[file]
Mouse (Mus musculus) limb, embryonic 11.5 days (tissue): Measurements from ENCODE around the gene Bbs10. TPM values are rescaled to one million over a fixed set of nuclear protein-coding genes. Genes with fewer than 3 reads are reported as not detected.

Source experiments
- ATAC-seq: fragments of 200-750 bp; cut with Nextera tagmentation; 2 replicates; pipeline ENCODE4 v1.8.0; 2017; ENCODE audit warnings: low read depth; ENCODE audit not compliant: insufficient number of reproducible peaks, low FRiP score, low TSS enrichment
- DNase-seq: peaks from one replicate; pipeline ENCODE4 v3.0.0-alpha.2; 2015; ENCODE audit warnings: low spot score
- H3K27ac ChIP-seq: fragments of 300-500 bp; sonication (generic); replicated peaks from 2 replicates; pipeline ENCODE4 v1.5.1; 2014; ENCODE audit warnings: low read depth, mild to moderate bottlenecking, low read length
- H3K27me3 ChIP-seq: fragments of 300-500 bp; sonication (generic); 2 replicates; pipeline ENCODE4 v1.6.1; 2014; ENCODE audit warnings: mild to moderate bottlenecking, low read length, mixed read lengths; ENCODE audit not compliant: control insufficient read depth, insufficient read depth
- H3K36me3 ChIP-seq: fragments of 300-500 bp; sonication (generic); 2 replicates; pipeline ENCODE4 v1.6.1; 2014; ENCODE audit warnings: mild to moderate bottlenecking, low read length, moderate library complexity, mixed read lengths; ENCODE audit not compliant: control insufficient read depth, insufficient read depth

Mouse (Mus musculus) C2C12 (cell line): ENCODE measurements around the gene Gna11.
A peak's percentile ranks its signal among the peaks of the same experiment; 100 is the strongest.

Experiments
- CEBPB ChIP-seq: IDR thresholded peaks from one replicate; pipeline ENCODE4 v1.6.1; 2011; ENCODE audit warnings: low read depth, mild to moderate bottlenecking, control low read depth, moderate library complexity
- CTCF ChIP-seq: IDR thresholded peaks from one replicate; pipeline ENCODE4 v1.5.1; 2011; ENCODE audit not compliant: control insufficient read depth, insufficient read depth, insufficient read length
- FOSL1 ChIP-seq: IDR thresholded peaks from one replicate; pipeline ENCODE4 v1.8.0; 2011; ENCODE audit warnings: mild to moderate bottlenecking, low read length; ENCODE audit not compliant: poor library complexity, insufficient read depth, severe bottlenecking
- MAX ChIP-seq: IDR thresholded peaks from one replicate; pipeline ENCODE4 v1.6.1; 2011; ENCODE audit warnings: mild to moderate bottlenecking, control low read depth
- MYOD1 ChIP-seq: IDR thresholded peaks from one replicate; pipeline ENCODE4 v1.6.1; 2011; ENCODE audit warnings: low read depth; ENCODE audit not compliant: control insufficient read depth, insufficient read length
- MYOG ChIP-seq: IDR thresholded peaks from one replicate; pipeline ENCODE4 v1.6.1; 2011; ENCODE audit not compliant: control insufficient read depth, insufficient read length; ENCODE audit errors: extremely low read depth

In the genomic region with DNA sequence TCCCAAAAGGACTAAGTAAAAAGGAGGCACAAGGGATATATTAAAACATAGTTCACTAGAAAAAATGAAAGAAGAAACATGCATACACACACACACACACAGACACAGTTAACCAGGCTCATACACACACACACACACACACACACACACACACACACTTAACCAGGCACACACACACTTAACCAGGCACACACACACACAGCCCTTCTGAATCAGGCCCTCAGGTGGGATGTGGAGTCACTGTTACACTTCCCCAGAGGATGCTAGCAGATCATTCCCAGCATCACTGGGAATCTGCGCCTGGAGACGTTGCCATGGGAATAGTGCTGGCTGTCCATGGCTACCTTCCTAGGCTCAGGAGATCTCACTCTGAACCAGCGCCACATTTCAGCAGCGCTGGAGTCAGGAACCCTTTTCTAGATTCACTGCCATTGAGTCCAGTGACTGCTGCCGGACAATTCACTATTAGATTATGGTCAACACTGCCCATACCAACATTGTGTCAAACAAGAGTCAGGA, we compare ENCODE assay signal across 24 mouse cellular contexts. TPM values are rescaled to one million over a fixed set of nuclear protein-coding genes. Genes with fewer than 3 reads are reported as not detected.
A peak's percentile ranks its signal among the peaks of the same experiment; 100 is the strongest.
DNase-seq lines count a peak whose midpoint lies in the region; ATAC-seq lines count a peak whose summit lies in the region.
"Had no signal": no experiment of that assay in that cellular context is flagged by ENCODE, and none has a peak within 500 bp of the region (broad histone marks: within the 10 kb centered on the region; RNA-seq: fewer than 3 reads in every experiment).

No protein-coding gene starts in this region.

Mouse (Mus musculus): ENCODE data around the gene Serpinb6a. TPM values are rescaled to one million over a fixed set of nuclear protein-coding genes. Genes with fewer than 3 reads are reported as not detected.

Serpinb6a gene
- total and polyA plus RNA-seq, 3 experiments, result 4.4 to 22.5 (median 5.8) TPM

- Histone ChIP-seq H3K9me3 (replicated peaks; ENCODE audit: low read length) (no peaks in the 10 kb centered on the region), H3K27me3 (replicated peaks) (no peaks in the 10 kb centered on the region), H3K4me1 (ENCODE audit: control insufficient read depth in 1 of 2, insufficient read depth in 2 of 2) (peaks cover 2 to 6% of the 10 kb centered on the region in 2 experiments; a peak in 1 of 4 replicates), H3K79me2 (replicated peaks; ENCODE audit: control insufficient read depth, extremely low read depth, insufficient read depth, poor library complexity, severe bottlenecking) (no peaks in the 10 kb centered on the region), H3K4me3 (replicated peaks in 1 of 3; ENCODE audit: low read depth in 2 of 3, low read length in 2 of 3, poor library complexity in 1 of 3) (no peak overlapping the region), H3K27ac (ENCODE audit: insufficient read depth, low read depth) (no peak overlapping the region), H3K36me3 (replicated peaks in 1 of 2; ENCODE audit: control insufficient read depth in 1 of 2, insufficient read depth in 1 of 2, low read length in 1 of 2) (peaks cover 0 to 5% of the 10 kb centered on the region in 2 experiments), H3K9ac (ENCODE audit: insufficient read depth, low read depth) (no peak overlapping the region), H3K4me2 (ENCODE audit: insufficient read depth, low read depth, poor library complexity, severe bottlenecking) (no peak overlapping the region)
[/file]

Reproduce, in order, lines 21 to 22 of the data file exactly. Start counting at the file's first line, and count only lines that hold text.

No protein-coding gene starts in this region.

Mouse (Mus musculus): ENCODE data around the gene Serpinb6a. TPM values are rescaled to one million over a fixed set of nuclear protein-coding genes. Genes with fewer than 3 reads are reported as not detected.